Sole traders are the largest group of non-employing businesses. A sole trader can, however, be an individual who is self-employed and work on their own as well as a business that employ others but uses the sole trader legal structure. A sole trader, unlike a limited liability company (for example), is liable for any losses and profits that accrue as part of their business activity. Importantly, a sole trader is also liable for any damages or harm that occurs in the course of doing business. This is why it is important for a sole trader to have appropriate insurance.
Many sole traders buy insurance because the clients that they work for make it a requirement of their work contract while others are aware of the risks and losses a business might face and want to be prepared.
When considering insurance options a sole trader should always consider the worst possible circumstances and cover themselves accordingly. They need to ask what they would do if their tools or business premises are destroyed in a fire, for example. Could they continue to earn an income and, if not, what would the consequences be for their family of other dependents are situations are questions they need to ask. Sole traders working from home should also be aware that a home insurance policy may not cover them for losses relating to operating a business from home (such as having computer equipment or other home office items stolen or destroyed, for example) and a separate policy may be needed.
For most professionals and freelancers operating as sole traders, contracts they enter into with clients require them to be insured. Large corporate bodies and government authorities require public liability insurance as a minimum and, in some cases, professional indemnity insurance as well.
Public liability insurance covers a sole trader for any legal or compensation costs that arise if their clients or a member of the public experience personal injury or suffer damage to their property or other losses due to their actions. Accidents can happen (even when a sole trader thinks they have done everything correctly no-one can prepare for every eventuality) and when they do the costs can be significant. Even if a sole trader is not working with clients that require public liability insurance it is a good idea to have it since if an accident occurs and they are held liable it can potentially bankrupt the business and, in some cases, themselves. It is a sobering thought that a person could lose their house because of an accident that occurs while they are doing their job (and may not consider themselves to blame for).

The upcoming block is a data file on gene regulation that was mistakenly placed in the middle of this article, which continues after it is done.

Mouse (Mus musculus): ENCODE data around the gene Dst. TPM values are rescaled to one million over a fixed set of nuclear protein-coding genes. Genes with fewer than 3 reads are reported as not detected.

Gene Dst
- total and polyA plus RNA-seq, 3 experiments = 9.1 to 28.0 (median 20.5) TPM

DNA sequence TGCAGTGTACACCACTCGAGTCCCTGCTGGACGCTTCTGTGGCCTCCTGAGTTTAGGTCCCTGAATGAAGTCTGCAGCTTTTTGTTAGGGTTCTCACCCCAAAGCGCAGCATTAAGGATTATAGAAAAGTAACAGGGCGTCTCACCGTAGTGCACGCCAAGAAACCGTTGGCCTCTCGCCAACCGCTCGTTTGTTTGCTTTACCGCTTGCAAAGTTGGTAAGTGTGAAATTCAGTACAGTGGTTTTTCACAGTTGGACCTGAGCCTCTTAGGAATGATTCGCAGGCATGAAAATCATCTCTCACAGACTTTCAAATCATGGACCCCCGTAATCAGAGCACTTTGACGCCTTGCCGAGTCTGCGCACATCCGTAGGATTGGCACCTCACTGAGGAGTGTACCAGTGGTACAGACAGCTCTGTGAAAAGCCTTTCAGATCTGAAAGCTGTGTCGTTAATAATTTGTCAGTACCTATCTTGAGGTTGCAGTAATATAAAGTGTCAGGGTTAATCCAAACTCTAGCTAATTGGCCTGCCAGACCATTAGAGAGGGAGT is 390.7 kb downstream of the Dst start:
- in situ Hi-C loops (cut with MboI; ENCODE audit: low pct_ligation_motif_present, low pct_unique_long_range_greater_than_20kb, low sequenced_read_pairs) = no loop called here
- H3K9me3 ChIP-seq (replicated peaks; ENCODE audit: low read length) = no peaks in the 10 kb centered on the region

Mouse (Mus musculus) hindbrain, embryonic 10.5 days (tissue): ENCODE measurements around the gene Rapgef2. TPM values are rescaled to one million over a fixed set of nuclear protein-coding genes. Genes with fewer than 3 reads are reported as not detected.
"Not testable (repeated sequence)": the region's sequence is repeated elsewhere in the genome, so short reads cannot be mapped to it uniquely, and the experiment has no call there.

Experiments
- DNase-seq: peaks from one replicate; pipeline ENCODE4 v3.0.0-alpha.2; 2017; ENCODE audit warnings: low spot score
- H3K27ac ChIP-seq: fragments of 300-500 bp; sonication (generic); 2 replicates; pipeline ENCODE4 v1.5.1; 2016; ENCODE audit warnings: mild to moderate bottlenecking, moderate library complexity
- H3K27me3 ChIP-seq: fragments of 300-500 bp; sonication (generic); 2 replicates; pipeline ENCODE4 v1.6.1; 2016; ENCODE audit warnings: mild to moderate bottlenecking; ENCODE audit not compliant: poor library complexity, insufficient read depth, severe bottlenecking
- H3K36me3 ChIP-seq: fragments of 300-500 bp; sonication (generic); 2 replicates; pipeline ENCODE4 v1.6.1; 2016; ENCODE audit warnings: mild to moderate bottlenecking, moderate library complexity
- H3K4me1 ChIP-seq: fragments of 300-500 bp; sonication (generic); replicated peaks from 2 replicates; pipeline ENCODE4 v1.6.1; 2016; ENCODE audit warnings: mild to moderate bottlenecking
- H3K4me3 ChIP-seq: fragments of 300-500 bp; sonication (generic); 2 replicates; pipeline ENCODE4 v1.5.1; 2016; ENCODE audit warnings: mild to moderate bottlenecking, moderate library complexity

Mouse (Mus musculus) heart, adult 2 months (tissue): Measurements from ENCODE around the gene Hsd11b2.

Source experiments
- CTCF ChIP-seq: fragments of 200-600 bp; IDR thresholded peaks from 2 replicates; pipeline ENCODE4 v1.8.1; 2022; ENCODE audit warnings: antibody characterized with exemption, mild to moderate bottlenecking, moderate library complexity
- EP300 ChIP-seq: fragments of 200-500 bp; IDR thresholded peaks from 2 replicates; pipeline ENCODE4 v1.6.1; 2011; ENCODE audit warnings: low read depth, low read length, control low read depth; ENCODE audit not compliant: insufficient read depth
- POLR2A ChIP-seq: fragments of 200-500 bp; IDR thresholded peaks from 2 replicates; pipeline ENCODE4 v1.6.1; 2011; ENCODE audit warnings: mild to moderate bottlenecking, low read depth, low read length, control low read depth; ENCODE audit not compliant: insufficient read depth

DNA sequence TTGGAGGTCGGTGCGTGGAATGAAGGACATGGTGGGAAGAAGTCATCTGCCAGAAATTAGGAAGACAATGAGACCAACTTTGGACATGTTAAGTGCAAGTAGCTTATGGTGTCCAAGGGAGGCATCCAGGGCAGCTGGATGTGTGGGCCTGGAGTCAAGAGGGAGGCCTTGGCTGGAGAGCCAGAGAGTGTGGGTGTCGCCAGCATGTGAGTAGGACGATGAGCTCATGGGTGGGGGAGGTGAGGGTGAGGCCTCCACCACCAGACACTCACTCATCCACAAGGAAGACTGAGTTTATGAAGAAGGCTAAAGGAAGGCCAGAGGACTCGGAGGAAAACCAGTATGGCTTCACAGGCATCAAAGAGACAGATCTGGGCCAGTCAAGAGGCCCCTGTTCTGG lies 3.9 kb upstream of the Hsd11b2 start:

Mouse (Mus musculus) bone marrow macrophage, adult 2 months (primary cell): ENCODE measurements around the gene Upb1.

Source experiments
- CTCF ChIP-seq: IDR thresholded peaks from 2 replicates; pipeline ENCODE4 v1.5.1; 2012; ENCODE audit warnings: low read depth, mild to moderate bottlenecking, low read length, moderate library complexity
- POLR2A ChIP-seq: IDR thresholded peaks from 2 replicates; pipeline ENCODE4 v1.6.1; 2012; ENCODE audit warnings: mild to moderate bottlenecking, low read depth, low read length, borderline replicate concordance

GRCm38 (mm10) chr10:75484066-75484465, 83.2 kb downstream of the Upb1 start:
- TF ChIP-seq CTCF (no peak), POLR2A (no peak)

Public liability insurance covers a policyholder from any damages arising from a range of circumstances including personal injury, damage to property, accidents caused by products sold or used by the sole trader as well as any incidents caused by their employees. This type of insurance comes in many forms and amounts for which it covers the holder. Sole traders should research what is most appropriate for their business and, where applicable, how much corporate or government clients require them to be covered for, and buy a policy accordingly.
Professional indemnity insurance protects a sole trader against damages or losses caused by work that they have performed. A client may allege negligence, breach of contract, disclosure of confidential data or bad advice that resulted in financial losses and sue the sole trader. Even where a sole trader does not consider themselves at fault they need to be able to mount a solid legal defense (which costs money) and, where they are, consider how much cover they need to protect themselves against a worst case scenario based on the type of services they offer.